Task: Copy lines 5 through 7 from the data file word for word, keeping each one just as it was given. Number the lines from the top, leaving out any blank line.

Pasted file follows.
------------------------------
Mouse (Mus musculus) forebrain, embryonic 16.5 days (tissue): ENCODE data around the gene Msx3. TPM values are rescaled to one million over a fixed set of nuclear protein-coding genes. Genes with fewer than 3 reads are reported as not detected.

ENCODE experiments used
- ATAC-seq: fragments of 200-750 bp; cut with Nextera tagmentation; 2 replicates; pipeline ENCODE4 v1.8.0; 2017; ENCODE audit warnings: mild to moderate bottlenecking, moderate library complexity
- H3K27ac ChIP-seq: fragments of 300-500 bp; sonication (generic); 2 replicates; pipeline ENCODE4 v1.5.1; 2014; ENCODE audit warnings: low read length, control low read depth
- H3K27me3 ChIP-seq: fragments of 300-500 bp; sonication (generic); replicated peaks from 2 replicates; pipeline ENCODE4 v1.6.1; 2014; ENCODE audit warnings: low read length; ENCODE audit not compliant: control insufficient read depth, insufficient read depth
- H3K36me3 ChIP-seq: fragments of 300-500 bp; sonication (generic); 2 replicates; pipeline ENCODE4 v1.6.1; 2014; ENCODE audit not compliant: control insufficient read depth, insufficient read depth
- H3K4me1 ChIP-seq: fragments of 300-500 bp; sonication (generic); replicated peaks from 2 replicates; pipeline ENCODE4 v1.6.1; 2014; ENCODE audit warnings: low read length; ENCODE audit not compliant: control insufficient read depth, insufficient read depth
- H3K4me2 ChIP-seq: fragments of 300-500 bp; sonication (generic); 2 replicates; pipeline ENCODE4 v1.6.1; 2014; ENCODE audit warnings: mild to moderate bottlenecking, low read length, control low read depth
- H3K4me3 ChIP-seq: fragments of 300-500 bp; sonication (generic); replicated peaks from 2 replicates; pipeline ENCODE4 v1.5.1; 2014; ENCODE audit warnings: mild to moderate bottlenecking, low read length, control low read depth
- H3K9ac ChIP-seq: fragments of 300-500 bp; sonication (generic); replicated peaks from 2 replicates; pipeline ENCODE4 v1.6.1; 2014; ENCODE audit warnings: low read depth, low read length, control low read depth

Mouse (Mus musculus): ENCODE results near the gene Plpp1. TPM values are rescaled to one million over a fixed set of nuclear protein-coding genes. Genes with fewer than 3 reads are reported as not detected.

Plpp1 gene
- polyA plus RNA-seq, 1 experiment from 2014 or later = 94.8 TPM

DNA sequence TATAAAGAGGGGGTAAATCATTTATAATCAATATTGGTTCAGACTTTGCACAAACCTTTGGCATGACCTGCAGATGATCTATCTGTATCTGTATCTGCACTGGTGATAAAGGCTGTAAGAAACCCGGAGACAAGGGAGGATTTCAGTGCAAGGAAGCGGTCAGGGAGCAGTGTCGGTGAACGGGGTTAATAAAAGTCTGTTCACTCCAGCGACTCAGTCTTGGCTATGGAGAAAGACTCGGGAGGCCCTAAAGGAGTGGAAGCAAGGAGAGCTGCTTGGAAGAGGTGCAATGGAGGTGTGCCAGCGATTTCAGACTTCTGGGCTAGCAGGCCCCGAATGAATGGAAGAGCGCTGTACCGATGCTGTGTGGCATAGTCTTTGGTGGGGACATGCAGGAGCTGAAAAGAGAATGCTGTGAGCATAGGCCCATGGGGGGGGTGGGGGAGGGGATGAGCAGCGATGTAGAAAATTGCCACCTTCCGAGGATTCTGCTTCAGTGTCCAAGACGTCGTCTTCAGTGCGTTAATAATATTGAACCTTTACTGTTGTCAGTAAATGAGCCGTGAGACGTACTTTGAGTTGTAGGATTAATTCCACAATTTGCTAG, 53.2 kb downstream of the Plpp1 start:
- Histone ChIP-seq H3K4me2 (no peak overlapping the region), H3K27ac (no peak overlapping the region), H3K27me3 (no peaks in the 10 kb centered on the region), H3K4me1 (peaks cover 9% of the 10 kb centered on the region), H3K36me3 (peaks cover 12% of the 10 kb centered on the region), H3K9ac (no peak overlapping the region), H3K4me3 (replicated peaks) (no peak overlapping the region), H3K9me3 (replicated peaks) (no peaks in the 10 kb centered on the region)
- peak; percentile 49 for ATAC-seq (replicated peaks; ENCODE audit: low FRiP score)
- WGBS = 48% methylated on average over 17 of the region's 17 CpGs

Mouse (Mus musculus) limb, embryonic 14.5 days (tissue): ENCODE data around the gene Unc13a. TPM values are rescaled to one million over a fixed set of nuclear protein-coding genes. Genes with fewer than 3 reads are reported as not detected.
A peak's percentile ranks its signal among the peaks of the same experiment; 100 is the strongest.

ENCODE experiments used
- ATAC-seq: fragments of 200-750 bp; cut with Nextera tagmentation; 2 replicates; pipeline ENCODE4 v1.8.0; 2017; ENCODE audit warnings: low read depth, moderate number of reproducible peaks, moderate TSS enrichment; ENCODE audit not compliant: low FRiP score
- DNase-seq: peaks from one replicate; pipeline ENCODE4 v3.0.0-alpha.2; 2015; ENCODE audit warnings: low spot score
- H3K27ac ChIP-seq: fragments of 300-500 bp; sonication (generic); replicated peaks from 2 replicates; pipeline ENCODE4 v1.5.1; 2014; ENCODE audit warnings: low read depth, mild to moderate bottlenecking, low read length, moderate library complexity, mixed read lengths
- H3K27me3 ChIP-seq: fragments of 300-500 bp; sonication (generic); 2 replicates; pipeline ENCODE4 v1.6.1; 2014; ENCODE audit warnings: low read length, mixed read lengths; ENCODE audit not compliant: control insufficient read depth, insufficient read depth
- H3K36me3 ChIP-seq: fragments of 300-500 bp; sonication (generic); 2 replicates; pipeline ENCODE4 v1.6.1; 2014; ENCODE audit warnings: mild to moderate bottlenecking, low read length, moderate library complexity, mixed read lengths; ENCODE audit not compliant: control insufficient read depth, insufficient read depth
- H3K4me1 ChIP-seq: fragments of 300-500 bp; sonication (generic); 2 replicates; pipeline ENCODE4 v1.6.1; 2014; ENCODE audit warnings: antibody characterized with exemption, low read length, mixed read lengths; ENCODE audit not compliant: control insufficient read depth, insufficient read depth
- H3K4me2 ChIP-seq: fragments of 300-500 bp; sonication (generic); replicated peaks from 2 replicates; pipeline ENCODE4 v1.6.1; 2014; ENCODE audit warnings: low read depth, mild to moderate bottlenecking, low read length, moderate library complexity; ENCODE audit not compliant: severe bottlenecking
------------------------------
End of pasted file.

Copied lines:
- H3K27me3 ChIP-seq: fragments of 300-500 bp; sonication (generic); replicated peaks from 2 replicates; pipeline ENCODE4 v1.6.1; 2014; ENCODE audit warnings: low read length; ENCODE audit not compliant: control insufficient read depth, insufficient read depth
- H3K36me3 ChIP-seq: fragments of 300-500 bp; sonication (generic); 2 replicates; pipeline ENCODE4 v1.6.1; 2014; ENCODE audit not compliant: control insufficient read depth, insufficient read depth
- H3K4me1 ChIP-seq: fragments of 300-500 bp; sonication (generic); replicated peaks from 2 replicates; pipeline ENCODE4 v1.6.1; 2014; ENCODE audit warnings: low read length; ENCODE audit not compliant: control insufficient read depth, insufficient read depth